There is a natural symmetric pairing on n×n matrices given by
Now, R is a subgroup of the finitely-generated free abelian group of n×n matrices with integer coefficients; thus R is a finitely-generated free abelian group as well. If is any element of K we can clear denominators to find an integer d so that d is a matrix with integer entries. It follows that R contains a basis of K as a vector space over . Thus R is of the form . w1 + ... + . wn; moreover, K = . w1 + ... + . wn. Let denote the collection of all elements in K so that < , > is an integer for all in R. Finding such an is clearly equivalent to solving the system of equations
|r1 . w1, w1||+||...||+||rn . wn, w1||=||p1|
|r1 . w1, wn||+||...||+||rn . wn, wn||=||pn|
Now suppose R S, where S is another order (i. e. an Rg for some g). We clearly have the sequence of inclusions R S . It follows that DS divides DR; by decreasing induction we see that there is a maximal order. We also note that by duality, S/R and / have the same order, so that DR is the multiple of DS by the square of an integer. Let K be the collection of all elements of K whose characteristic polynomials have integer coefficients; one can show that this is closed under addition and multiplication. It is clear that K contains R since very matrix with integer entries has a characteristic polynomial with integer coefficients. By the above, we see that K is contained in , hence it is finitely generated; let k = . u1 + ... + . un. Let v be any non-zero column vector and consider the basis ui . v of the space of column vectors. With this change of basis, each each element of K is represented by a matrix with integer entries. Thus K is an order and the unique maximal order.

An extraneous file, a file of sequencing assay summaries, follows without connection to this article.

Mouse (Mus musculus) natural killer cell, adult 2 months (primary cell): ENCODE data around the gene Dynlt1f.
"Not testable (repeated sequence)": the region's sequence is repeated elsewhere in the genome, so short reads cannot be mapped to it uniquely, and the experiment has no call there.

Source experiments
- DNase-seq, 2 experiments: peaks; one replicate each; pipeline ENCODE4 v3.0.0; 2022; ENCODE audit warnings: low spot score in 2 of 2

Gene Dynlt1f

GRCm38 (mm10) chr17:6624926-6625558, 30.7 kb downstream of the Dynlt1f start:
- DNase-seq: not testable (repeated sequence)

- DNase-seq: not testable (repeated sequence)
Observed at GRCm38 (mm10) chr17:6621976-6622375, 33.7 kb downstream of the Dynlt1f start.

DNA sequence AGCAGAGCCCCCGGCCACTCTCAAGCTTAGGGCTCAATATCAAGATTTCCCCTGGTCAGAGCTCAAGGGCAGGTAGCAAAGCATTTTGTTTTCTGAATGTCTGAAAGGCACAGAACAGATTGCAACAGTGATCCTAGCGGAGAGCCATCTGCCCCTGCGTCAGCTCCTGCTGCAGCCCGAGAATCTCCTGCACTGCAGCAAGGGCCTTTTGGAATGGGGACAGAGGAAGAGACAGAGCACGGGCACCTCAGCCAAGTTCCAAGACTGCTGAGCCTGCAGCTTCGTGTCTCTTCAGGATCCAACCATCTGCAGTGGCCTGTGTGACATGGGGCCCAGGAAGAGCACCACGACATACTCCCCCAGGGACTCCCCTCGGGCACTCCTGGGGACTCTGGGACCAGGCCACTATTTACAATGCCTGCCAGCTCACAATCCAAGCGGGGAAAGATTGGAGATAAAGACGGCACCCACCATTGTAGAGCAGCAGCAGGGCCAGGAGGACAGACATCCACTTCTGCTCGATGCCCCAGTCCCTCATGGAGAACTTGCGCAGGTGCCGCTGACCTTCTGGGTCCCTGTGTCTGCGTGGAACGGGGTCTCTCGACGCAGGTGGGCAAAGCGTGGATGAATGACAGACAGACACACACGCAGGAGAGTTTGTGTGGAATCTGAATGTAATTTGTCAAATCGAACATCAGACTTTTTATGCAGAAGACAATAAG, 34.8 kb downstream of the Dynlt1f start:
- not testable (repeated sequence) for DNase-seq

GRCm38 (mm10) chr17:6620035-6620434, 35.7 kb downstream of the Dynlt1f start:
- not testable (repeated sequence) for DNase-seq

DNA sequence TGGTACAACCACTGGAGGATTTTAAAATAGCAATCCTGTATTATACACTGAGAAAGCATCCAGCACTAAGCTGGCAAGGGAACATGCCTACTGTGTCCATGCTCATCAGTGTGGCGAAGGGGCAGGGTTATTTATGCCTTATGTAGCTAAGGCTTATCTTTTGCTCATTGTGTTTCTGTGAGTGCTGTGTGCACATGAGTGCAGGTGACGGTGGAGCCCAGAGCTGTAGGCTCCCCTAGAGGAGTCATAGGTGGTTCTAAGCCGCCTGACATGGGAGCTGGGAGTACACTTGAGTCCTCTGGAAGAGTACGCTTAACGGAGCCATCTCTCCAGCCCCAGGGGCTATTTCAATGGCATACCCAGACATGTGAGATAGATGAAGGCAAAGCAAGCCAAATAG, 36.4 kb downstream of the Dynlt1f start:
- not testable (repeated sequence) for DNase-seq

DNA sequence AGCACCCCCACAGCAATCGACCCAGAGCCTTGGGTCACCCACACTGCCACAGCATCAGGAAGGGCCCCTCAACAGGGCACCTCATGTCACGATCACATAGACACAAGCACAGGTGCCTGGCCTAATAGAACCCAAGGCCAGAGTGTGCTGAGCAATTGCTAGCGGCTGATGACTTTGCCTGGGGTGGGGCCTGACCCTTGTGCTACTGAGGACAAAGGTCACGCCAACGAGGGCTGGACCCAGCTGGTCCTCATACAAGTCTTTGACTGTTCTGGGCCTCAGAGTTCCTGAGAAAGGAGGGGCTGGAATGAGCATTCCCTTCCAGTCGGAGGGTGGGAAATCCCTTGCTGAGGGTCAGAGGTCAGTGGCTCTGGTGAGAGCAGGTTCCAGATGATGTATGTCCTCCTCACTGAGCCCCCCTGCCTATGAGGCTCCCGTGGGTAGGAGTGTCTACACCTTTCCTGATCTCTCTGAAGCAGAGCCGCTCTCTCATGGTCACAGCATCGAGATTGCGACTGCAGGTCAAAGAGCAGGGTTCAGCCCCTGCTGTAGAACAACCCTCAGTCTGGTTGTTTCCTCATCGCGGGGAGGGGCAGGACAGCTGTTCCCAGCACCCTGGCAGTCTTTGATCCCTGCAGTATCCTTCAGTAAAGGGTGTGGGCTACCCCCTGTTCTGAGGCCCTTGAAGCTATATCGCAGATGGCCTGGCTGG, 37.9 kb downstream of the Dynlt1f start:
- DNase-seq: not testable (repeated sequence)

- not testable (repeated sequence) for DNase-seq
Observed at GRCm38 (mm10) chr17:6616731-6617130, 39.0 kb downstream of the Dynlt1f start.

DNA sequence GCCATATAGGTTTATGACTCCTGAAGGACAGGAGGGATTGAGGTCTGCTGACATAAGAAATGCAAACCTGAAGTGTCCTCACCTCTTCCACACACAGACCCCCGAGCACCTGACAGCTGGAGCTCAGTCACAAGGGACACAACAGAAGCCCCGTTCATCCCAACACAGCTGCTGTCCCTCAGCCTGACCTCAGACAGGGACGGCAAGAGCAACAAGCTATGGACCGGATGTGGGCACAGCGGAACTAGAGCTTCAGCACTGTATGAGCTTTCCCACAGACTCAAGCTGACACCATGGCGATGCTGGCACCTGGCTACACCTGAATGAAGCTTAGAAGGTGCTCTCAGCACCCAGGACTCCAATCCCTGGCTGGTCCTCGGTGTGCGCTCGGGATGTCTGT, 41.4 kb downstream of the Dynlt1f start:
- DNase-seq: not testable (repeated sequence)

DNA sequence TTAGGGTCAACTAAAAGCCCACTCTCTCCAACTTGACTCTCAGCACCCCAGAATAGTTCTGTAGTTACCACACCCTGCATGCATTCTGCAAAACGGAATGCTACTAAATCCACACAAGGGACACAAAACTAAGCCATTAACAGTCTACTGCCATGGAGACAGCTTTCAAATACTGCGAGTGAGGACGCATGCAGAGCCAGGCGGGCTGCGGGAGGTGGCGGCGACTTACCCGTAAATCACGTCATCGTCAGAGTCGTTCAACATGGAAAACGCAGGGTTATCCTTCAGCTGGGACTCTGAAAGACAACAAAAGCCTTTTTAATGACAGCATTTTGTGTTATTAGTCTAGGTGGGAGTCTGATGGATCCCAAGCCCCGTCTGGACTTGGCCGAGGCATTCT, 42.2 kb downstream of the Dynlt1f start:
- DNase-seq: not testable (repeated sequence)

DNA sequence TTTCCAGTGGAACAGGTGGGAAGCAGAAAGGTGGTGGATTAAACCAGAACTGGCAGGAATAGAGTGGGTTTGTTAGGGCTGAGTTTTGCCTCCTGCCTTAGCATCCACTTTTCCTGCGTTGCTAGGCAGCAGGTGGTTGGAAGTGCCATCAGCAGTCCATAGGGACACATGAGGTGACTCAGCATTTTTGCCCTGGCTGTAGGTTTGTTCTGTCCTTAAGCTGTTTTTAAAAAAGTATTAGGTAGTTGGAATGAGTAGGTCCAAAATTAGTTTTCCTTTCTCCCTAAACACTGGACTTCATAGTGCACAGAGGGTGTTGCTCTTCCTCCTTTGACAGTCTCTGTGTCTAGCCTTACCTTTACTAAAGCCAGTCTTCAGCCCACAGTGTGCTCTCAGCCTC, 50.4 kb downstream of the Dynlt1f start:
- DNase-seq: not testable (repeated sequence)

An extension of the example we looked at for fields is to associate an order with an irreducible polynomial P(T) = Tn + a1Tn - 1 + ... + an where the ai are all integers. We continue the notation of the previous subsection. It follows that is a matrix with integer coefficients; with a little effort one can also show that the natural order RP in () is precisely the collection of all integer linear combinations of the powers 1, , ..., . The discriminant of this order is also the discriminant of the polynomial P(T) and is denoted as DP. Unlike the case of fields, however, it is not true that every order has the form RP for some polynomial P(T).